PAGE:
Late Early Permian continental ichnofauna from Lake Kemp, north-central Texas, USA

Spencer G. Lucas, Sebastian Voigt, Allan J. Lerner, W. John Nelson

Research output: Contribution to journalArticlepeer-review


Continental trace fossils of Early Permian age are well known in the western United States from Wolfcampian (~. Asselian to Artinskian) strata, but few examples are known from Leonardian (~. Kungurian) deposits. A substantial ichnofauna from strata of the lower part of the Clear Fork Formation at Lake Kemp, Baylor County, Texas, augments the meager North American record of Leonardian continental trace fossil assemblages. Ichnofossils at Lake Kemp occur in the informally-named Craddock dolomite member of the Clear Fork Formation, which is 12-15. m above the local base of the Clear Fork. The trace-bearing stratum is an up-to-0.3. m thick, laminated to flaser-bedded, dolomitic siltstone that also contains mud cracks, raindrop impressions, microbially induced mat structures, and some land-plant impressions. We interpret the Craddock dolomite member as the feather-edge of a marine transgressive carbonate deposit of an irregular coastline marked by shallow bays or estuaries on the eastern shelf of the Midland basin, and the trace-fossil-bearing stratum at Lake Kemp is an unchannelized flow deposit on a muddy coastal plain. The fossil site at Lake Kemp yields a low to moderately diverse fauna of invertebrate and vertebrate traces. A sparse invertebrate ichnofauna consists of arthropod feeding and locomotion traces assigned to Walpia cf. W. hermitensis White, 1929 and Diplichnites gouldi Gevers in Gevers et al., 1971. Tetrapod footprints are most common and assigned to Batrachichnus salamandroides (Geinitz, 1861), cf. Amphisauropus kablikae (Geinitz and Deichmüller, 1882), and Dromopus lacertoides (Geinitz, 1861), which represent small temnospondyl, seymouriamorph, and basal sauropsid trackmakers. Both the traces and sedimentary features of the fossil horizon indicate a freshwater setting at the time of track formation, and the trace assemblage represents the Scoyenia ichnofacies and the Batrachichnus ichnofacies in an overbank environment with sheet flooding and shallow ephemeral pools on an extensive coastal plain. The Lake Kemp tetrapod track assemblage is characteristic of the global Early Permian tetrapod ichnofauna found in red beds, which is dominated by a handful of ichnogenera that include Batrachichnus, Limnopus, Amphisauropus, Dromopus, Varanopus, Hyloidichnus, Ichniotherium and Dimetropus, which are the tracks of temnospondyls, seymouriamorphs, diadectomorphs, "pelycosaurs", "captorhinomorphs", and araeoscelids. The Lake Kemp tracks also further document the continuity of the ichnogenera Batrachichnus, Amphisauropus and Dromopus from Wolfcampian into Leonardian time and thus support the concept that Wolfcampian and Leonardian red-bed tetrapod footprints represent a single biostratigraphic assemblage.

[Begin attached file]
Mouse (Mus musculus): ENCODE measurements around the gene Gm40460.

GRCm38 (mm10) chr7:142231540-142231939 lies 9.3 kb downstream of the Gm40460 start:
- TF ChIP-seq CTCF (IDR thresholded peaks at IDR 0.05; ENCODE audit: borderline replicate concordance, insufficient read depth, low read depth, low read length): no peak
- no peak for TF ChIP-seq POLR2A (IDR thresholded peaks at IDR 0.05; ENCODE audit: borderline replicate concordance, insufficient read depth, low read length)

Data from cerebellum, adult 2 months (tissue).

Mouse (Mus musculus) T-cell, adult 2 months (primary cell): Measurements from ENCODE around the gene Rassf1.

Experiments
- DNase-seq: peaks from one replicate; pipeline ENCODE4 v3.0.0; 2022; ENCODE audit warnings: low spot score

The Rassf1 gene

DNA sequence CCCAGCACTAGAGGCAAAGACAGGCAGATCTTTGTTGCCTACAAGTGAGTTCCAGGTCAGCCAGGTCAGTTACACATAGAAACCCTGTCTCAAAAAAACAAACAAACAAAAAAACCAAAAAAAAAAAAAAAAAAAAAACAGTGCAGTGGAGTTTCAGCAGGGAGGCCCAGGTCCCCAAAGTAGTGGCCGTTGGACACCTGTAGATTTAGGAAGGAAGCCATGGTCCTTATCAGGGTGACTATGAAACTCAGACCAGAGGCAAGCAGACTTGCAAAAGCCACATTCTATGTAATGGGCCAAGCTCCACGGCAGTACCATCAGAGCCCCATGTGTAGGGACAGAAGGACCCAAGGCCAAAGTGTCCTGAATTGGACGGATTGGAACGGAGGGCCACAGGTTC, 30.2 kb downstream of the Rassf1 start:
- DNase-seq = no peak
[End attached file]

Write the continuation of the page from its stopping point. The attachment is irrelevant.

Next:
Original languageEnglish (US)
Pages (from-to)395-404
Number of pages10
JournalPalaeogeography, Palaeoclimatology, Palaeoecology
Issue number3-4
StatePublished - Aug 1 2011


  • ISGS
  • Trace fossils
  • Paleoecology
  • North America
  • Scoyenia ichnofacies
  • Biostratigraphy

ASJC Scopus subject areas

  • Earth-Surface Processes
  • Ecology, Evolution, Behavior and Systematics
  • Oceanography
  • Palaeontology


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